There will be no, "Well what was she wearing?" or, "What was he doing in that neighborhood after dark?" or, "Why did he have to wear a hoodie?" This concept extends to slut-shaming, too. (Because when you teach your son, even unintentionally, that there are some women less worthy of respect than others, that message is powerful and damaging.)

Tell People (Or Accept) That "He Didn't Mean It" When He Did

As with the example I mentioned before where my son whacked his little sister's head against a wall, just because someone doesn't mean to do harm doesn't mean he didn't mean to do exactly what he did. It's important not to shirk responsibility for things like that by pretending they happened differently than they did.

Make Excuses

Seriously, there's enough of them in the world. Explanations are nice, they help put things in context, but you don't get to explain away a consequence.

Do His Work For Him

I once saw a mother rally her daughter and nieces to do an entire school project for her son because, and I quote, "he's just not good at this sort of thing."

Oh let me count all the horrible lessons this is teaching: her son's doesn't have to be responsible for his own education; you shouldn't rise to a challenge; if you're not great at something you shouldn't work to get better at it; women and girls will do your work for you; and, to her daughter and nieces, you are responsible to make sure men look good and men should get credit for your hard work.

BRB. My head has exploded. I need to piece it back together.

OK, back.

Seriously, this is abysmal and, unfortunately, all too common. (I know your 5-year-old didn't make that Pinterest perfect leprechaun trap, Cheryl!) Let boys be responsible for their own work.

Shield Him From All Adversity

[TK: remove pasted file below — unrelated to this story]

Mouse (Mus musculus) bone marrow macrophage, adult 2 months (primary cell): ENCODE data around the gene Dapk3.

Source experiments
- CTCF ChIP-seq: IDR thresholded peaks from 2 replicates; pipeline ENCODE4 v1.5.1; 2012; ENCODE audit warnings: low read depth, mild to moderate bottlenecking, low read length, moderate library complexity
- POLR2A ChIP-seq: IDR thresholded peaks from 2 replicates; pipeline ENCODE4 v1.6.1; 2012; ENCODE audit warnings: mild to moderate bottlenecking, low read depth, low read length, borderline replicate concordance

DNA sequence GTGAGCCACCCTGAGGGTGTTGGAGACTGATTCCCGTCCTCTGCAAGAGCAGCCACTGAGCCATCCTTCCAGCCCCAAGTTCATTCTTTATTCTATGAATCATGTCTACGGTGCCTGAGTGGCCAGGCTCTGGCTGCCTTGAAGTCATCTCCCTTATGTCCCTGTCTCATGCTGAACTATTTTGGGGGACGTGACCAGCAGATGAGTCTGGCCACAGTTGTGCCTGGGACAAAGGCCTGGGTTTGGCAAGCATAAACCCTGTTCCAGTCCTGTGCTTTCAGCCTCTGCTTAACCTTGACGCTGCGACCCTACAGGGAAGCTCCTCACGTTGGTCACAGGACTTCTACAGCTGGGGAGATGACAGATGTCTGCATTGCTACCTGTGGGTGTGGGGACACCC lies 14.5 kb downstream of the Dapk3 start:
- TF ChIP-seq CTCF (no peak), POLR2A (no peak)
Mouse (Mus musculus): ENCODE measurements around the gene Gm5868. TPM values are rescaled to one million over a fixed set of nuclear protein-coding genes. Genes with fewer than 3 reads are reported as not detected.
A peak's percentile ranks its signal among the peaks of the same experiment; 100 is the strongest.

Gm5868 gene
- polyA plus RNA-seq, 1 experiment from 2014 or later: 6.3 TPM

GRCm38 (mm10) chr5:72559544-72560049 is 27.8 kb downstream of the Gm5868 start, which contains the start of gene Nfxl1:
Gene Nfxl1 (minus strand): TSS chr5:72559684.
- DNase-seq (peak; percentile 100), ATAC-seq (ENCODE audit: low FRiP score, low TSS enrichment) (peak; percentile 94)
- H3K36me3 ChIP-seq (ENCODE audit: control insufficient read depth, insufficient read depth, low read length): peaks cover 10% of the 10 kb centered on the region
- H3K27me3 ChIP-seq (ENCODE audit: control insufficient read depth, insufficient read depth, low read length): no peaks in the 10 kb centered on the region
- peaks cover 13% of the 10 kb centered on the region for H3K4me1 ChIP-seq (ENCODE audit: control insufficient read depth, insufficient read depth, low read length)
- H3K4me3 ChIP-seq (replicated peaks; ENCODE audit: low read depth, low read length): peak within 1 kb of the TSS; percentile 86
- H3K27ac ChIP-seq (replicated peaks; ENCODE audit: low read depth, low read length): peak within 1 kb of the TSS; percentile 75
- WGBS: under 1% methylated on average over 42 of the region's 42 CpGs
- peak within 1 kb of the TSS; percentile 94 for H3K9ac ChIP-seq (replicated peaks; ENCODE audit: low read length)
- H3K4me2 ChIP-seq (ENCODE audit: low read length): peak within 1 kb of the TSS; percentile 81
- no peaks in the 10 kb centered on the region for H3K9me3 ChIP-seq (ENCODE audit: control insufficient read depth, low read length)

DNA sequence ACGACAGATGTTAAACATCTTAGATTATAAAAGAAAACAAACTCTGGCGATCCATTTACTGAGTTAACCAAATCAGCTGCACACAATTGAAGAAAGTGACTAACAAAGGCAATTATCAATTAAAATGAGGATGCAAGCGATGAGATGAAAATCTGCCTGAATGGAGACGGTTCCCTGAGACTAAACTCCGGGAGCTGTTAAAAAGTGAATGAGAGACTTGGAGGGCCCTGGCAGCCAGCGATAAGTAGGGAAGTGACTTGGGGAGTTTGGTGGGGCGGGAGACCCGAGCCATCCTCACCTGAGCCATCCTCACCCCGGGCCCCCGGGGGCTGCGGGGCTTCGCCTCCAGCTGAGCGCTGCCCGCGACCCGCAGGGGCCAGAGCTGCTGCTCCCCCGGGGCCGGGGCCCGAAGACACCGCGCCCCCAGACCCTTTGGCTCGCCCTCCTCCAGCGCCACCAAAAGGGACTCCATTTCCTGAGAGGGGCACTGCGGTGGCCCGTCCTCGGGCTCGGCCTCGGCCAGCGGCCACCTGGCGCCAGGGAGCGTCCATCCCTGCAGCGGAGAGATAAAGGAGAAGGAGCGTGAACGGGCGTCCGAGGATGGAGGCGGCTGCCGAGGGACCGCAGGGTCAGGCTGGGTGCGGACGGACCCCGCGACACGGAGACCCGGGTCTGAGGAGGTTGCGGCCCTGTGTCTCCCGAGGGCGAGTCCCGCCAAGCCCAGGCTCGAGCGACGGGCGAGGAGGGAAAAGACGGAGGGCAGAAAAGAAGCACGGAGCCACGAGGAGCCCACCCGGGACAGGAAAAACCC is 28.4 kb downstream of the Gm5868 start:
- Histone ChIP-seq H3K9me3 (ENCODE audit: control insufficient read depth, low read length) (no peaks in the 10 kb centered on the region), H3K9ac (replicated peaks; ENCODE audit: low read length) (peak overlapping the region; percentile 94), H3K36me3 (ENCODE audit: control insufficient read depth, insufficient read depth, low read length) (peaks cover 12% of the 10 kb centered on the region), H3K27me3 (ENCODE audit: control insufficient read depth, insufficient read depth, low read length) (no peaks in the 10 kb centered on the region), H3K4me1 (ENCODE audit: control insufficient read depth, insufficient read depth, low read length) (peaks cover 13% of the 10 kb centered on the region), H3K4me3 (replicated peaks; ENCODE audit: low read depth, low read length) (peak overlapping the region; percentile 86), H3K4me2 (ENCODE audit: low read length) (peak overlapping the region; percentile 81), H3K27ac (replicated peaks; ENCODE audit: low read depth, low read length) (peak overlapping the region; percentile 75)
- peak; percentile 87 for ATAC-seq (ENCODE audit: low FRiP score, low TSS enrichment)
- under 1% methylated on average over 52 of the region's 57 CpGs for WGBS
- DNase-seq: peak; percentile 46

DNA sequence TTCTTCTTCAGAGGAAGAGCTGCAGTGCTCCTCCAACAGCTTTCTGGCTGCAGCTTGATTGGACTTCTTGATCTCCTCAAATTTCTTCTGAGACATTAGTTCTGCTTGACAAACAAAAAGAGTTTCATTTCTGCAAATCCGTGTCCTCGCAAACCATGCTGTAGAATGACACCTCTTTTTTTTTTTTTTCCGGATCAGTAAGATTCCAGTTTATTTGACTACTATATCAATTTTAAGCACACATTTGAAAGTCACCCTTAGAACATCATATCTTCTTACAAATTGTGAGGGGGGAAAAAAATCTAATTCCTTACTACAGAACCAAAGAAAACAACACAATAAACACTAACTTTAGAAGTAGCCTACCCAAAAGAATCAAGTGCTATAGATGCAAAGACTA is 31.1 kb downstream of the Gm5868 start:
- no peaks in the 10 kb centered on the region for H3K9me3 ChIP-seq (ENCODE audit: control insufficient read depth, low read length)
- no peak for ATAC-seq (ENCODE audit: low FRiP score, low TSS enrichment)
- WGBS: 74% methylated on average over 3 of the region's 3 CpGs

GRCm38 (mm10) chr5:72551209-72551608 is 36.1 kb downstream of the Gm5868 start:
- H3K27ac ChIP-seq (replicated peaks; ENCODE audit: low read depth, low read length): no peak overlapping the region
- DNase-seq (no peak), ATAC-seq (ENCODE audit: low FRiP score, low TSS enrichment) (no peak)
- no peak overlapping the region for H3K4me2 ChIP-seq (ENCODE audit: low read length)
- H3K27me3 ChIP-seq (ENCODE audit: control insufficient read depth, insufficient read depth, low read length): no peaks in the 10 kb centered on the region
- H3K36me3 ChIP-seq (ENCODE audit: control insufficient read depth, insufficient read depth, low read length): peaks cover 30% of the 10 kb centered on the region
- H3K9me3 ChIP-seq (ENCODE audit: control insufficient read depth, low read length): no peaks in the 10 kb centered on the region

This one is super hard for a parent, because nobody wants to see their little one struggle, especially when you know it's within your power to make it easier (or just do something for them). But kids should be challenged. Ultimately they're going to be better for it. And having experience with adversity will encourage them to see their role in alleviating their own problems and take ownership over their interpersonal relationships.

Shield Him From Consequences

I mean, obviously if your child goes to stick a fork in a socket, by all means knock the fork out of his hand. But if he gets in trouble at school for behaving like a little jerk (and that's not personal, because all kids can be little jerks sometimes), don't argue with the teacher that your precious angel couldn't have done anything wrong. Or that any at all punishment is too harsh. Kids should learn, to quote Newton (and Hamilton), that every action has an equal opposite reaction. This makes them more likely to think through their actions and understand (and take responsibility for) their choices.

Let Him Go Back On His Commitments

Obviously this takes some judgment — sometimes it's important and necessary to take a step back from something for one's own mental well-being. But it's also important to raise little boys who understand that a commitment is a commitment and they should be followed through. Otherwise his word means nothing. And if his word means nothing then it's easy for him to be careless with it. Follow-through is an important aspect of being responsible for one's actions. And if he can't follow through for whatever reason (like I said, it happens) he should take backing out of a promise seriously, too.